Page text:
Not only does social media induce personal insecurities, it also directly prevents and is inferior to another “lasting form of happiness”: community (Miller 201). The passive use of Instagram does not allow for a true community to be built within the app. Users are prevented from engaging in genuine interactions with others. The algorithm pushes the users from following friends to mostly viewing the posts of stylized influencers. The people behind accounts no longer personally communicate with others, instead endlessly scrolling through addictive content. Only superficial knowledge about a person can be acquired through the passive use of social media. It is impossible to learn who someone truly is through the crafted appearance of a social media account. When we are caught up in this superficial information, “we can waste precious time and become indifferent to the suffering flesh of our brothers and sisters” (Gaudete et Exsultate 50). Individuals can become more attuned to what can bring them immediate pleasure, rather than looking outside themselves. Additionally, “the ability to connect to more people often seems to enhance loneliness and isolation, two unpleasant states that we standardly think of friendship as preventing or at least alleviating” (Jeske 135). Online friendships cannot be qualified as true friendships as they are confined to a frequently utilitarian setting. Social media mutuals often exchange falsified images of their lives, rather than the authenticity that is required for friendship. Moreover, the passive use of Instagram’s lack of genuine communication means these mutuals do not really know one another. Thus, the primarily inconsequential information viewed on social media ruins social media’s original goal of growing community.
The emptiness brought about by the unfulfilling nature of social media also leads to superficial relationships in the real world. Given the manufactured communication and increased comparison potential on social media, adolescents with social media addictions are missing crucial communication development. The ages of 10 to 19 are “theorized to be a sensitive period during which young people are uniquely attuned to the complexities of interpersonal relationships” (Sherman 1027). Thus, these ages are crucial for people to attain necessary social experience. However, instead of forming real world connections, 46% of teenagers use social media almost constantly according to Pew Research. This addiction prevents users from forming solid relationships during adolescence. Without learning the skills needed to form connections with others in their youth, it will be difficult for these individuals to form genuine relationships in their future.
Social media’s deprecating effects can be alleviated if changes are made both by companies and individuals. It is crucial for companies to alter the way they advertise their products, namely accomplished by shifting away from using influencers. The influencer format is particularly harmful as these campaigns combine an idealized lifestyle with a more personal message, leading users to trust these figures who are typically just in it for profit themselves. This shift away from influencers would enable a decrease in the impact social media has on spending. The growing sustainable and minimalist movements are motivating factors for the companies to make this shift. Individuals too can alter the way they engage with social media, from a passive use to more active approach. This is possible by aligning one’s use of social media with the app’s goal as a communication tool. For instance, social media can be used to sustain relationships when in-person communication is not possible. A focus on genuine interaction, meaning not a passive use of the app, can enable this relationship to be fulfilling. While it can never substitute real world interaction, an intentional focus on communicating with real people we know, rather than influencers pushing products, can lead to a fruitful use of social media.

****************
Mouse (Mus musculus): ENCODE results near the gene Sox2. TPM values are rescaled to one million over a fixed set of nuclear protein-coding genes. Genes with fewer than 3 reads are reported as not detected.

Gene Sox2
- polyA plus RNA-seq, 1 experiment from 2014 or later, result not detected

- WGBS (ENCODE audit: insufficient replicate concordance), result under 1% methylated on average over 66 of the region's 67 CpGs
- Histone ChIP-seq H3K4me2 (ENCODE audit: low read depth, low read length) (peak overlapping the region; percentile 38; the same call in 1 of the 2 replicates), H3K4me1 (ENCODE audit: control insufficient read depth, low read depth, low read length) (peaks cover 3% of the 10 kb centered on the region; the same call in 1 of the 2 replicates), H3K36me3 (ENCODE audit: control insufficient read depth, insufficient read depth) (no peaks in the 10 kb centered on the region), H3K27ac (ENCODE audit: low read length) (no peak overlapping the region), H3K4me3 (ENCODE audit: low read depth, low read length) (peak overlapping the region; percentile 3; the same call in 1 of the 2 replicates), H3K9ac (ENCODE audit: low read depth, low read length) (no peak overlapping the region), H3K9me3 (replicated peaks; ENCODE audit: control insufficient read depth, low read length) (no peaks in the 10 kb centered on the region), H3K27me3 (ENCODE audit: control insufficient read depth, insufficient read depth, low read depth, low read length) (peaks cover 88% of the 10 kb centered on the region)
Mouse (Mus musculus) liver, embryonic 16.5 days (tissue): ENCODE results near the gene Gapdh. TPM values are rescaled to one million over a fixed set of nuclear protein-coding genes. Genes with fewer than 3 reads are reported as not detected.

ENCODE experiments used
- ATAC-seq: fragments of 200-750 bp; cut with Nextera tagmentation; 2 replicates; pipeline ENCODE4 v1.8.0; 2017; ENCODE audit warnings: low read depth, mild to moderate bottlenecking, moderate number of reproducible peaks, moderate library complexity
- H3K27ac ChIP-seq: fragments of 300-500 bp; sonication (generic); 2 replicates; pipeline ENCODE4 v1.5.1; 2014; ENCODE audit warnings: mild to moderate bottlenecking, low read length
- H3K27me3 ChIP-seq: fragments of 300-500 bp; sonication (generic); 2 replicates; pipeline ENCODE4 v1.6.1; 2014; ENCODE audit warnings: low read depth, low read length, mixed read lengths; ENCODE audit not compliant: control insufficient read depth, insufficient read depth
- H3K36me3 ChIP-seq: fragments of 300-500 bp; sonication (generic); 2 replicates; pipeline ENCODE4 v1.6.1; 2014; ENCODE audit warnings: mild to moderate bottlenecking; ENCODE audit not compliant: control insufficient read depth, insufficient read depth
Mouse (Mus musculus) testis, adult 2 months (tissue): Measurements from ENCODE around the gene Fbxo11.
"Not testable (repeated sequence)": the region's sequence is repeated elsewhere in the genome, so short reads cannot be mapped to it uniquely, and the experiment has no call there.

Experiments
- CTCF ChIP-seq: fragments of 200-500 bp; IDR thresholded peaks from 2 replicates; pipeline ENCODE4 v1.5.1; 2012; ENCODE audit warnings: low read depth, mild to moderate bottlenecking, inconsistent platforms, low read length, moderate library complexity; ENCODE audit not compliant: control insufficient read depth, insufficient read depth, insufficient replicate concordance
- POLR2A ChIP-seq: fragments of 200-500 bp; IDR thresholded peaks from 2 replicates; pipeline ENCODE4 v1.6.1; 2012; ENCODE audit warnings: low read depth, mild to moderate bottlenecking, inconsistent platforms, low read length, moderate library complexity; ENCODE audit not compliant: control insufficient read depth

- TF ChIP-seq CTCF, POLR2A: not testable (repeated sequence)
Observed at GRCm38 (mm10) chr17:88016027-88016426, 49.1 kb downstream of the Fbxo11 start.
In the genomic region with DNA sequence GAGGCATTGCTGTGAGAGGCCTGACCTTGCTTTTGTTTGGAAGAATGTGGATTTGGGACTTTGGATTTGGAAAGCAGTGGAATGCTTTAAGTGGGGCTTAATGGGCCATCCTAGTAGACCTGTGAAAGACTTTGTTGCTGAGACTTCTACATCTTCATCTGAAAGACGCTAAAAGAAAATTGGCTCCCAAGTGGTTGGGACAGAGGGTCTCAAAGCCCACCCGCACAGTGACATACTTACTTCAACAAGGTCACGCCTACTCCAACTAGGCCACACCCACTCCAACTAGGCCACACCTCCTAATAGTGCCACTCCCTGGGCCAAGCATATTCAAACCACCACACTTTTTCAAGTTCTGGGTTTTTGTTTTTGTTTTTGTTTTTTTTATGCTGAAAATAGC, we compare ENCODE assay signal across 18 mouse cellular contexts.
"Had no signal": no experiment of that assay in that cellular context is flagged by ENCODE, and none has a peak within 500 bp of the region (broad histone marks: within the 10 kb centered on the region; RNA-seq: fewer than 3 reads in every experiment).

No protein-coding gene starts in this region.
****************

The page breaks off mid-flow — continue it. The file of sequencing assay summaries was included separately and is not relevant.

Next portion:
Modern society must recognize that social media is the reason for our increasing sense of isolation. This is because social media satisfies our inherent thirst to be known in an incredibly superficial way. Social media’s alluring advertisements serve as mechanisms for comparison. The contrast between the glamorous lifestyles of influencers and our own, seemingly mundane lives, eventually lead us to devalue ourselves. However, by utilizing our natural ability to reason with the content we view, rather than passively absorb it, there is hope to resurrect social media. Already, there are movements by companies aiming to make social media a more genuine place. These include influencer and celebrity campaigns which encourage embracing one’s authenticity on social media or the explosion of the platform ‘BeReal’ which eliminates users from the ability to curate a performative post. However, it is up to the followers themselves to interact with content differently. If we fail to do so, the comparison inflicting our modern generation due to social media will always be a “thief of joy.”
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About the Author
Abigail Adams is a rising sophomore at Fordham’s Rose Hill campus. She plans to major in Political Science and Mathematics/Economics with a minor in Theology. In her free time, Abigail loves to spend time outside and with people, trying different restaurants, and going to concerts when she has the chance! Her curiosity for how the brain works and her personal, ever-shifting relationship with social media inspired her to write this paper.